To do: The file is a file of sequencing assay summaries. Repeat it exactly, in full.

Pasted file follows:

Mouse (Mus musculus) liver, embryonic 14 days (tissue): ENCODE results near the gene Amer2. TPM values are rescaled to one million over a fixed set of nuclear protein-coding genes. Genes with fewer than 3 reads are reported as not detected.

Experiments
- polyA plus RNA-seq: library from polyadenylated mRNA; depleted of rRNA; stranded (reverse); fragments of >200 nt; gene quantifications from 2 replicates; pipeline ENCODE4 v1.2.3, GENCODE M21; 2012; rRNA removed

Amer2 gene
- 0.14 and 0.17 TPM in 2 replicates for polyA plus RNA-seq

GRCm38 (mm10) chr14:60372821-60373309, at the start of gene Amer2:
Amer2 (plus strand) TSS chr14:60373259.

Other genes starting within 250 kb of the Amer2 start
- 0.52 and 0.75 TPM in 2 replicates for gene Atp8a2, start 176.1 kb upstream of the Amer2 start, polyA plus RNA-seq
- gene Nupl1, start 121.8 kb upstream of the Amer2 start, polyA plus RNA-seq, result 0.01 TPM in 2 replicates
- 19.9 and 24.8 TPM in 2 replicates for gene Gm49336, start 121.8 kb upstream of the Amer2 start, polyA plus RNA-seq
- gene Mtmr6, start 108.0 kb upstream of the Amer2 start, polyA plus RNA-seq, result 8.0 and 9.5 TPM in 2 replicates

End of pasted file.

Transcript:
Mouse (Mus musculus) liver, embryonic 14 days (tissue): ENCODE results near the gene Amer2. TPM values are rescaled to one million over a fixed set of nuclear protein-coding genes. Genes with fewer than 3 reads are reported as not detected.

Experiments
- polyA plus RNA-seq: library from polyadenylated mRNA; depleted of rRNA; stranded (reverse); fragments of >200 nt; gene quantifications from 2 replicates; pipeline ENCODE4 v1.2.3, GENCODE M21; 2012; rRNA removed

Amer2 gene
- 0.14 and 0.17 TPM in 2 replicates for polyA plus RNA-seq

GRCm38 (mm10) chr14:60372821-60373309, at the start of gene Amer2:
Amer2 (plus strand) TSS chr14:60373259.

Other genes starting within 250 kb of the Amer2 start
- 0.52 and 0.75 TPM in 2 replicates for gene Atp8a2, start 176.1 kb upstream of the Amer2 start, polyA plus RNA-seq
- gene Nupl1, start 121.8 kb upstream of the Amer2 start, polyA plus RNA-seq, result 0.01 TPM in 2 replicates
- 19.9 and 24.8 TPM in 2 replicates for gene Gm49336, start 121.8 kb upstream of the Amer2 start, polyA plus RNA-seq
- gene Mtmr6, start 108.0 kb upstream of the Amer2 start, polyA plus RNA-seq, result 8.0 and 9.5 TPM in 2 replicates